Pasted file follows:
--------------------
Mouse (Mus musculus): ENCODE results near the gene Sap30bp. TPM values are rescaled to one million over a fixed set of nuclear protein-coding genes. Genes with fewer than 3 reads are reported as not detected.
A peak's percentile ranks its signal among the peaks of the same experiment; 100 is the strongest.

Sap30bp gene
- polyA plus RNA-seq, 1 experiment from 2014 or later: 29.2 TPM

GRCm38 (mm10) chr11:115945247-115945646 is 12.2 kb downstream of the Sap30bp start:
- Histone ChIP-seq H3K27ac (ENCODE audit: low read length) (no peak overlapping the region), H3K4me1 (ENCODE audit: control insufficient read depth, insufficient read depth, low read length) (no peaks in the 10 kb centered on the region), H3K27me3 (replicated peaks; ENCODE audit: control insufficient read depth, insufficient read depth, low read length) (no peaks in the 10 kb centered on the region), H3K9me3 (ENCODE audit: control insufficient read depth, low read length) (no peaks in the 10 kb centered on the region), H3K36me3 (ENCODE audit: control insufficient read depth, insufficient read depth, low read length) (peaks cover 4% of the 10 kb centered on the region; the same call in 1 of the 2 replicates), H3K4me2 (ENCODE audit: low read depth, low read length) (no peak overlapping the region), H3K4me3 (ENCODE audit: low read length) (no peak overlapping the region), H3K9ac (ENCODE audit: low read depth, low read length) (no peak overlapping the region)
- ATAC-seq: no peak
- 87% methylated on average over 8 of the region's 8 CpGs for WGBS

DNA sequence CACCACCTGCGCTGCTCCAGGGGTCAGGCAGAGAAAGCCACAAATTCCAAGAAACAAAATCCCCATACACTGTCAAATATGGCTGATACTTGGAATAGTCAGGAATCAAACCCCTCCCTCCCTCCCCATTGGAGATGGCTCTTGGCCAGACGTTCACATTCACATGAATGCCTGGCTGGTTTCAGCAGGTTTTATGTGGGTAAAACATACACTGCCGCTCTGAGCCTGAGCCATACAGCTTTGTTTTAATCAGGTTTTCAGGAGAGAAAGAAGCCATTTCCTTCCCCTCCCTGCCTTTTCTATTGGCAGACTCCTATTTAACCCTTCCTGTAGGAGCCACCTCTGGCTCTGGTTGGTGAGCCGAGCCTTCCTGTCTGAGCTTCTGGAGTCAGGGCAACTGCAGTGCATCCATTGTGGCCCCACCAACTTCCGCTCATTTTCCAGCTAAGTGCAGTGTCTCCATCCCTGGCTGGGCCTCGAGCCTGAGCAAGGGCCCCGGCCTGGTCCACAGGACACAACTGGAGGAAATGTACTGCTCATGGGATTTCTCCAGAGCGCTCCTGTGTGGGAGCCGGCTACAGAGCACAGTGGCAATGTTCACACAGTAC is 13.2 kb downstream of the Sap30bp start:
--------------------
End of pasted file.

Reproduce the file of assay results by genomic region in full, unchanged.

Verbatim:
Mouse (Mus musculus): ENCODE results near the gene Sap30bp. TPM values are rescaled to one million over a fixed set of nuclear protein-coding genes. Genes with fewer than 3 reads are reported as not detected.
A peak's percentile ranks its signal among the peaks of the same experiment; 100 is the strongest.

Sap30bp gene
- polyA plus RNA-seq, 1 experiment from 2014 or later: 29.2 TPM

GRCm38 (mm10) chr11:115945247-115945646 is 12.2 kb downstream of the Sap30bp start:
- Histone ChIP-seq H3K27ac (ENCODE audit: low read length) (no peak overlapping the region), H3K4me1 (ENCODE audit: control insufficient read depth, insufficient read depth, low read length) (no peaks in the 10 kb centered on the region), H3K27me3 (replicated peaks; ENCODE audit: control insufficient read depth, insufficient read depth, low read length) (no peaks in the 10 kb centered on the region), H3K9me3 (ENCODE audit: control insufficient read depth, low read length) (no peaks in the 10 kb centered on the region), H3K36me3 (ENCODE audit: control insufficient read depth, insufficient read depth, low read length) (peaks cover 4% of the 10 kb centered on the region; the same call in 1 of the 2 replicates), H3K4me2 (ENCODE audit: low read depth, low read length) (no peak overlapping the region), H3K4me3 (ENCODE audit: low read length) (no peak overlapping the region), H3K9ac (ENCODE audit: low read depth, low read length) (no peak overlapping the region)
- ATAC-seq: no peak
- 87% methylated on average over 8 of the region's 8 CpGs for WGBS

DNA sequence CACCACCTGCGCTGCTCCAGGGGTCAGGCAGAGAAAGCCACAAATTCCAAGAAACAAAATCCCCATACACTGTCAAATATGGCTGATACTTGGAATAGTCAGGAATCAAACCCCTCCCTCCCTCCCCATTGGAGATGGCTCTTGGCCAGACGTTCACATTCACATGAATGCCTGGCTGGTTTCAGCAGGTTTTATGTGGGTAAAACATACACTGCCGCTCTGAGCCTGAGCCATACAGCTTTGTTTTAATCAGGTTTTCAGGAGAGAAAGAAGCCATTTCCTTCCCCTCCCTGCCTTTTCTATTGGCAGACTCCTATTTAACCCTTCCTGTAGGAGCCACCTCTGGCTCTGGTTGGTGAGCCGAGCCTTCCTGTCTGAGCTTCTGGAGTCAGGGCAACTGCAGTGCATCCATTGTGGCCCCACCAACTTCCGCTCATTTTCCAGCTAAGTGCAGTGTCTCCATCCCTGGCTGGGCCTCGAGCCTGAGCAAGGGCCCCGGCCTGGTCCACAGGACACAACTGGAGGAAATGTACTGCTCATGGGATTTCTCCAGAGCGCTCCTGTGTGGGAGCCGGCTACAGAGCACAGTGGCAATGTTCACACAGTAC is 13.2 kb downstream of the Sap30bp start: